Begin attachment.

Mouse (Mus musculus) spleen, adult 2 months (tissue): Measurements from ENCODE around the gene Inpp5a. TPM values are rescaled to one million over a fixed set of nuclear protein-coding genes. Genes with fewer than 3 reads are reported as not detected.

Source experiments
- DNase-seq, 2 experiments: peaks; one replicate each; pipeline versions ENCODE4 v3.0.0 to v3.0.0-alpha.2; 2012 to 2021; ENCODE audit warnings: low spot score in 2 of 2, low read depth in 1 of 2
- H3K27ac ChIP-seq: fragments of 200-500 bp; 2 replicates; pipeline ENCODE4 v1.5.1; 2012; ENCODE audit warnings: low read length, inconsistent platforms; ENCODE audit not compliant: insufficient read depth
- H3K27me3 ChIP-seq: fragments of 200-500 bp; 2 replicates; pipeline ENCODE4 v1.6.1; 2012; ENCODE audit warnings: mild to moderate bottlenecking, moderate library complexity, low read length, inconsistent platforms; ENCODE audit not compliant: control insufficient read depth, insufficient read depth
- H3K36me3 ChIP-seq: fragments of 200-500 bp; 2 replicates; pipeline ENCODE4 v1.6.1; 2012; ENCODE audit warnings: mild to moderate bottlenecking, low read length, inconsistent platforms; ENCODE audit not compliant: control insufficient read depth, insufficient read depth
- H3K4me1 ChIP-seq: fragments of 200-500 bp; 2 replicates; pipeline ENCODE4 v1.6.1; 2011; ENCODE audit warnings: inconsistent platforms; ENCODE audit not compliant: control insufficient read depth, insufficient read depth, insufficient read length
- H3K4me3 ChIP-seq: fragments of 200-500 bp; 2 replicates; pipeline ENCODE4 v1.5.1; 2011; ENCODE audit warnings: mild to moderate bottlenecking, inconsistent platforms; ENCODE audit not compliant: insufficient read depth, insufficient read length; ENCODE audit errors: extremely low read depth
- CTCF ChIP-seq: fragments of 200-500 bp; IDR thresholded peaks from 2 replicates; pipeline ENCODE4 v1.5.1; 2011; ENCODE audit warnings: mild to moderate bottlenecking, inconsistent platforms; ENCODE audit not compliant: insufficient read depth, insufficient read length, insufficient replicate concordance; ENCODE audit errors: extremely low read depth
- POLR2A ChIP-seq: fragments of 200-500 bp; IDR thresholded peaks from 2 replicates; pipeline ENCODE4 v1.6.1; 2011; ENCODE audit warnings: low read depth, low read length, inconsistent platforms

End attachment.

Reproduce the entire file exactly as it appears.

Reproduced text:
Mouse (Mus musculus) spleen, adult 2 months (tissue): Measurements from ENCODE around the gene Inpp5a. TPM values are rescaled to one million over a fixed set of nuclear protein-coding genes. Genes with fewer than 3 reads are reported as not detected.

Source experiments
- DNase-seq, 2 experiments: peaks; one replicate each; pipeline versions ENCODE4 v3.0.0 to v3.0.0-alpha.2; 2012 to 2021; ENCODE audit warnings: low spot score in 2 of 2, low read depth in 1 of 2
- H3K27ac ChIP-seq: fragments of 200-500 bp; 2 replicates; pipeline ENCODE4 v1.5.1; 2012; ENCODE audit warnings: low read length, inconsistent platforms; ENCODE audit not compliant: insufficient read depth
- H3K27me3 ChIP-seq: fragments of 200-500 bp; 2 replicates; pipeline ENCODE4 v1.6.1; 2012; ENCODE audit warnings: mild to moderate bottlenecking, moderate library complexity, low read length, inconsistent platforms; ENCODE audit not compliant: control insufficient read depth, insufficient read depth
- H3K36me3 ChIP-seq: fragments of 200-500 bp; 2 replicates; pipeline ENCODE4 v1.6.1; 2012; ENCODE audit warnings: mild to moderate bottlenecking, low read length, inconsistent platforms; ENCODE audit not compliant: control insufficient read depth, insufficient read depth
- H3K4me1 ChIP-seq: fragments of 200-500 bp; 2 replicates; pipeline ENCODE4 v1.6.1; 2011; ENCODE audit warnings: inconsistent platforms; ENCODE audit not compliant: control insufficient read depth, insufficient read depth, insufficient read length
- H3K4me3 ChIP-seq: fragments of 200-500 bp; 2 replicates; pipeline ENCODE4 v1.5.1; 2011; ENCODE audit warnings: mild to moderate bottlenecking, inconsistent platforms; ENCODE audit not compliant: insufficient read depth, insufficient read length; ENCODE audit errors: extremely low read depth
- CTCF ChIP-seq: fragments of 200-500 bp; IDR thresholded peaks from 2 replicates; pipeline ENCODE4 v1.5.1; 2011; ENCODE audit warnings: mild to moderate bottlenecking, inconsistent platforms; ENCODE audit not compliant: insufficient read depth, insufficient read length, insufficient replicate concordance; ENCODE audit errors: extremely low read depth
- POLR2A ChIP-seq: fragments of 200-500 bp; IDR thresholded peaks from 2 replicates; pipeline ENCODE4 v1.6.1; 2011; ENCODE audit warnings: low read depth, low read length, inconsistent platforms